- Remove the long defroster air hose which extends across the length of the cowl and is clipped to the defroster air distribution duct.
- Remove radio and left radio bracket.
- Disconnect fuse block from mounting.
- Disconnect trip odometer reset knob from instrument panel, speedometer cable from speedometer, and pipe from oil pressure gauge.
- Remove temperature gauge and light sockets from housing letting them hang to one side.
- Remove nuts from the four studs on which the housing is mounted. The housing can then be removed by sliding it to the right and down through the opening left by removal of radio.
In case the temperature gauge has to be removed it is advisable to detach the defroster air distribution duct from cowl so that the capillary tube may be easily pulled through the cowl.
SECTION 10-H WIRING CIRCUIT DIAGRAMS
10-24 FUSE BLOCK
A newly designed fuse block is being used on all series. The fuse block is located on the left side of the instrument panel beneath the cowl in approximately the same place as in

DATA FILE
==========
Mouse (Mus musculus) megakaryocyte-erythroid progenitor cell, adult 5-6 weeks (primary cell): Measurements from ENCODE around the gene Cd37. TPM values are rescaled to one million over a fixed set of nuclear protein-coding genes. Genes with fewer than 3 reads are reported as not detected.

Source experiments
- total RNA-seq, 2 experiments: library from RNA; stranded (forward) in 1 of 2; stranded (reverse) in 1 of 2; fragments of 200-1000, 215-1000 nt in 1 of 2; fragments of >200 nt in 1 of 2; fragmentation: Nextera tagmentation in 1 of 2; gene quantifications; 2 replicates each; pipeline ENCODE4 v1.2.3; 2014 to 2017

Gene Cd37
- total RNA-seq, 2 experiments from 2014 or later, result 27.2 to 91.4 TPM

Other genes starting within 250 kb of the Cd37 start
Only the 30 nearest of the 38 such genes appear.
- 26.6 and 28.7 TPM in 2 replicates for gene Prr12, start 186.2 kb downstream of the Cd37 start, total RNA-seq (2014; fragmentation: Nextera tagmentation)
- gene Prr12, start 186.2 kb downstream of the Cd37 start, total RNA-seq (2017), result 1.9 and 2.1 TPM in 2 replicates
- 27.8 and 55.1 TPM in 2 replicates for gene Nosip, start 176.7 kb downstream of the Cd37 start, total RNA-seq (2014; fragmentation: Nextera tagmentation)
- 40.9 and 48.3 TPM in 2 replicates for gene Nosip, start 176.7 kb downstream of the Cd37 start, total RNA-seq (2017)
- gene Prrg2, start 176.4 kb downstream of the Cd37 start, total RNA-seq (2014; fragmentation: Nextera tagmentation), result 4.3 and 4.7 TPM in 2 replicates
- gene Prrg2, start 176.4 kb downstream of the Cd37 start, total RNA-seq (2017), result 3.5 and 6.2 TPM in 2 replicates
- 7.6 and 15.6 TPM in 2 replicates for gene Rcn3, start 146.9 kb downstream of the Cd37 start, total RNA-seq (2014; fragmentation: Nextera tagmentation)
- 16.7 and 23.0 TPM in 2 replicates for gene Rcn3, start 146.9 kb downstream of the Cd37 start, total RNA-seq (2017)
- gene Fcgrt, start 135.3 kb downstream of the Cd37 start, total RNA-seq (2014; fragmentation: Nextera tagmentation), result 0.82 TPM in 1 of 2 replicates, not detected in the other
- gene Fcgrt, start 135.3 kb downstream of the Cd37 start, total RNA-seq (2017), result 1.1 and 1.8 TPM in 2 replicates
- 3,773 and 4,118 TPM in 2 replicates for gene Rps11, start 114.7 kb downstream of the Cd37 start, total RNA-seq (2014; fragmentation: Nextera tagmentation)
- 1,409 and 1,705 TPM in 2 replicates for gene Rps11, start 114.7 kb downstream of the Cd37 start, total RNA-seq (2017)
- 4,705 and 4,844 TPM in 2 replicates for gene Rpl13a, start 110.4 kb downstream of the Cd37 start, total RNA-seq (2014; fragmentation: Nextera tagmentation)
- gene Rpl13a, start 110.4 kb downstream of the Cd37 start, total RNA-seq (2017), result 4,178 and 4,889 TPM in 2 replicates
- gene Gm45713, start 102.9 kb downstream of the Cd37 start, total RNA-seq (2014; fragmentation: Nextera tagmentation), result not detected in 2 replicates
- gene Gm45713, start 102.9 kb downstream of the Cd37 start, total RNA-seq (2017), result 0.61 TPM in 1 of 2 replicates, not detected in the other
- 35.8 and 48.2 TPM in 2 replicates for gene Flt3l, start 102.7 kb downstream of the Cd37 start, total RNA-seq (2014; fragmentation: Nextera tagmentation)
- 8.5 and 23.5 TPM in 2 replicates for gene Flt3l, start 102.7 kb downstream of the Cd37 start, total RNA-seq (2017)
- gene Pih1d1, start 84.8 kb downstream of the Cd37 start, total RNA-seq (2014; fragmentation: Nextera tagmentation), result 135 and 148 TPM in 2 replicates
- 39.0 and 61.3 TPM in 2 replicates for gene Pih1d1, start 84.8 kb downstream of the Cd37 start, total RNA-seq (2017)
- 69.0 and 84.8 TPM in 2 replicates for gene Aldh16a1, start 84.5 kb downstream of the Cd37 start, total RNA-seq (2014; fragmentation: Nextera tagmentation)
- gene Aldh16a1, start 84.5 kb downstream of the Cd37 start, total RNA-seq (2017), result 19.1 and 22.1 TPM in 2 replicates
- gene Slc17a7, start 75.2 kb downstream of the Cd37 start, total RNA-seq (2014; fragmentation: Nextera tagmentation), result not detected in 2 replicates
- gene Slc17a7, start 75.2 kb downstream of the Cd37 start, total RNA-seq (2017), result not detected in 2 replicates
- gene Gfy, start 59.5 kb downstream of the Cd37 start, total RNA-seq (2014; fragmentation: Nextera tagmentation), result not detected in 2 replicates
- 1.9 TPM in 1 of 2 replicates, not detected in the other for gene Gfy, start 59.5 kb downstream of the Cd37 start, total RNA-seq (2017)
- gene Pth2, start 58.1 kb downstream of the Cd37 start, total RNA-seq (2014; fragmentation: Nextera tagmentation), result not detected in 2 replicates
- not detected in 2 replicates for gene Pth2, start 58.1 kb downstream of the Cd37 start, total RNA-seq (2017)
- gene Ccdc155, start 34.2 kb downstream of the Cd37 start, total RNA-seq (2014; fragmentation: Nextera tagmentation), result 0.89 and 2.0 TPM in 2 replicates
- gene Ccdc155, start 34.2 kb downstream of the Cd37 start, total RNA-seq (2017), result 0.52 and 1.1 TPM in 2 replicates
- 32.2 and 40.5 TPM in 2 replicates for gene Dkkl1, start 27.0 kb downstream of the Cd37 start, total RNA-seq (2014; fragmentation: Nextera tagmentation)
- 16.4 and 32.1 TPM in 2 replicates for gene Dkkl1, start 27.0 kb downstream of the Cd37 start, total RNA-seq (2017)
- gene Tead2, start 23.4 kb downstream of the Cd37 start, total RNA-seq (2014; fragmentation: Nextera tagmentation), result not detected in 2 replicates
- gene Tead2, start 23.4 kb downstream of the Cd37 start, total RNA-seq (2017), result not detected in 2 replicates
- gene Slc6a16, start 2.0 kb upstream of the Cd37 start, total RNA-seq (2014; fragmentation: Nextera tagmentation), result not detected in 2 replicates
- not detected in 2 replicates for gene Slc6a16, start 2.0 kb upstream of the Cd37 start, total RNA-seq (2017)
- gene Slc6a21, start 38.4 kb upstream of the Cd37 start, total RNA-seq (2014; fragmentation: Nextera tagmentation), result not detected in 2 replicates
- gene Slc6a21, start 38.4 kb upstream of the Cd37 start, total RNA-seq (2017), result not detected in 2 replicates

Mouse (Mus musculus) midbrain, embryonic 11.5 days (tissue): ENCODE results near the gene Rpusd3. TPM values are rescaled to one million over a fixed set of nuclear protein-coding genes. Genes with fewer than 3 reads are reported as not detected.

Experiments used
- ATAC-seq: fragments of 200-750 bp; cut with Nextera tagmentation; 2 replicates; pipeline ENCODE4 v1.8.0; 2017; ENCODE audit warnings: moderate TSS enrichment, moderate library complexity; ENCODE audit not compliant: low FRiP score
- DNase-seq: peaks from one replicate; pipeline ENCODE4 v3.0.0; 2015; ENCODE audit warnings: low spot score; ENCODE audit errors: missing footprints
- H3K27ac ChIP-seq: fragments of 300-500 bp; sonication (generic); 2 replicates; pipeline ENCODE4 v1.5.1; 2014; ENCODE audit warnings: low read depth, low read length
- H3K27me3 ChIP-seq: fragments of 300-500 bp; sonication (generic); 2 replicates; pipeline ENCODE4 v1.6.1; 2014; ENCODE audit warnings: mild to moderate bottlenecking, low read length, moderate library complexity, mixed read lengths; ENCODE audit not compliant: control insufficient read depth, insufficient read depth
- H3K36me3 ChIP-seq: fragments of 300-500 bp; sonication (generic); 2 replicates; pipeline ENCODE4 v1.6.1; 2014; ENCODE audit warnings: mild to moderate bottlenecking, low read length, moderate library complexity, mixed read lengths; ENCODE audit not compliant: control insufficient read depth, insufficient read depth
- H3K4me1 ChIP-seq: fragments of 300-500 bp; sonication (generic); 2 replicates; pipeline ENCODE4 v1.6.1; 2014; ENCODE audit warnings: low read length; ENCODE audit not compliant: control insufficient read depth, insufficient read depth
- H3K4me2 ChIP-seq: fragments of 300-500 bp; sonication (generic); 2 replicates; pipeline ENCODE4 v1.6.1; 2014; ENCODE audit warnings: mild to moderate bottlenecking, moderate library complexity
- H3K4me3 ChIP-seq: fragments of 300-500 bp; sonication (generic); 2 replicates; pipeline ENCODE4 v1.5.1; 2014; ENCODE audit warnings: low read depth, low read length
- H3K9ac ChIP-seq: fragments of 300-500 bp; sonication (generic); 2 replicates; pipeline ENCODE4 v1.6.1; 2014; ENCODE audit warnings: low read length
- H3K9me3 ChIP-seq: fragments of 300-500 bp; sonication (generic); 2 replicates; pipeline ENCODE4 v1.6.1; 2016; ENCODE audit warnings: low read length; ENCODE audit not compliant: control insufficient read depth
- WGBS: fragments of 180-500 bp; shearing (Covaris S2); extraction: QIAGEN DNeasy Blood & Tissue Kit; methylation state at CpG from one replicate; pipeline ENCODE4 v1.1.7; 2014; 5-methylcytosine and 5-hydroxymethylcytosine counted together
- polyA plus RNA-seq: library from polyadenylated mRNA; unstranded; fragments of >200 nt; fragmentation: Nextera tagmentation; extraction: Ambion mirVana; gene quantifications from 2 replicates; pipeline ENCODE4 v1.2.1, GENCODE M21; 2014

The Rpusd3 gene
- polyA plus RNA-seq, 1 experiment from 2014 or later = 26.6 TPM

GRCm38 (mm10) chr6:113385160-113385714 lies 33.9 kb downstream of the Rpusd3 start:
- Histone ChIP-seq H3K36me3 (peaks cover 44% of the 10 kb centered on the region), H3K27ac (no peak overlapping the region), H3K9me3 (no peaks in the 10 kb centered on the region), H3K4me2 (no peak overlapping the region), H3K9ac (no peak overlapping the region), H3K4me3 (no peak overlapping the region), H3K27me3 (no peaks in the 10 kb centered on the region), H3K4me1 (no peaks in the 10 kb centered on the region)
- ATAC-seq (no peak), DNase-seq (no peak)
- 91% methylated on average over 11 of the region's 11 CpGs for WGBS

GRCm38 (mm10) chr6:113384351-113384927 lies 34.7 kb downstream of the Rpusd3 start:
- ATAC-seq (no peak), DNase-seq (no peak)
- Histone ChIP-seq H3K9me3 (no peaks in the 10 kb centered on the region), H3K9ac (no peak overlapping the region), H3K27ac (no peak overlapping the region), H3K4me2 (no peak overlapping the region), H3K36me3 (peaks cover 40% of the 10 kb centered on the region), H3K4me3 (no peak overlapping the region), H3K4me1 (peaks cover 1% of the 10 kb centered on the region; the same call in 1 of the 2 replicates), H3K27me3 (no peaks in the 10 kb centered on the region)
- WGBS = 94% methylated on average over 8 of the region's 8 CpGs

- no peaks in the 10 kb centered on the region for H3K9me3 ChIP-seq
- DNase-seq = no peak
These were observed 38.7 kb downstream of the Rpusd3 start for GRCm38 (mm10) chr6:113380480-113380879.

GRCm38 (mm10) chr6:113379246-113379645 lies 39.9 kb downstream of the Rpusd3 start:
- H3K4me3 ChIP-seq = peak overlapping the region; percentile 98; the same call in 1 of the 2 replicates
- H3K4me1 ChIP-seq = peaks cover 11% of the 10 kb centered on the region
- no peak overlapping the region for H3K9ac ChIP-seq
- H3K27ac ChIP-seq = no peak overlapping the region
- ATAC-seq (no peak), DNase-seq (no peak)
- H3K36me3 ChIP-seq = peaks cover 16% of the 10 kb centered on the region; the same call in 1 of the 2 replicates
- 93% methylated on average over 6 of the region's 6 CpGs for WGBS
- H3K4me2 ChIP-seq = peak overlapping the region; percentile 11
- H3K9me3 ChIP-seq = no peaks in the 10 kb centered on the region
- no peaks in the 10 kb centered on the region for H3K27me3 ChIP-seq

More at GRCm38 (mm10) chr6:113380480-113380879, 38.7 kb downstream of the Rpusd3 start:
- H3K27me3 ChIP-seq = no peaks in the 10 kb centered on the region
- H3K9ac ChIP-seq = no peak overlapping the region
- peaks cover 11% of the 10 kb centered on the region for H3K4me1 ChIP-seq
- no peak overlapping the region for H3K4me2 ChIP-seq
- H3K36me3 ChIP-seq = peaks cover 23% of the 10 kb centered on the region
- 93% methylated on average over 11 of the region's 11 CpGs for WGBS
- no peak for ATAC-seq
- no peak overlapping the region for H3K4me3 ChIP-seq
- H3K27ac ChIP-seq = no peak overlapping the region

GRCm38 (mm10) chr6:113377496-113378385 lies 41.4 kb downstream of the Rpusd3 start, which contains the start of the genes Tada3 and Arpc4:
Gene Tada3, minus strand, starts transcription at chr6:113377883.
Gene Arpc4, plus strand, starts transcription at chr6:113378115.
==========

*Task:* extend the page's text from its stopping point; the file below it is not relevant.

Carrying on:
1955 series. With the new design all wires will plug into the top of the block. This leaves the fuse area clear of wire terminals. The fuse block plugs are color-coded to match the color code of the wires and sockets. Single sockets, double sockets, and triple sockets are attached to the wires.
For single sockets the color of the wire will designate their respective plugs on the fuse block; for double and triple sockets the color of the socket designates their respective plugs on the fuse block. See figure 10-19.
As in 1955 the directional signal flasher will plug into the fuse side of the fuse block.
10-25 CIRCUIT DIAGRAMS
This section contains wiring circuit diagrams for chassis and body. The wiring may be easily followed by paying attention to the color code on each wire and the color code indicated on the diagrams.